Asked by: Neil Edwards, Guildford
No. Snails and slugs move by contracting tiny muscles in their 'foot' in sequence, generating a wave that moves from front to back. As the wave moves back, different parts of the foot take it in turns to grip the ground and pull the animal forward. Gastropods have a very simple nervous system and this contractile sequence is hard-wired, therefore there is no mechanism for reversing the direction of the wave. Also, the slime gastropods create is secreted from glands at the front of their foot. Moving backwards would force the snail to drag itself over dry ground, which would reduce grip and increase abrasion damage to the foot. Snails and slugs are very flexible anyway and can easily turn around on the spot if they need to retreat.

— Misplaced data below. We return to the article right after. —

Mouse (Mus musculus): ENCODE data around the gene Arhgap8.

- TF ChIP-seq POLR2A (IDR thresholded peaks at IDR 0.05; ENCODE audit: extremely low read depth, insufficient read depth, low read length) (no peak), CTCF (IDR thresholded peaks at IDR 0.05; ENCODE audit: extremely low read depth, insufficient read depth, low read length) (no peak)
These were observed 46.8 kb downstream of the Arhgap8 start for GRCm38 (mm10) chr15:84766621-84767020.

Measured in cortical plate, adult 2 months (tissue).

Luis trained as a zoologist, but now works as a science and technology educator. In his spare time he builds 3D-printed robots, in the hope that he will be spared when the revolution inevitably comes.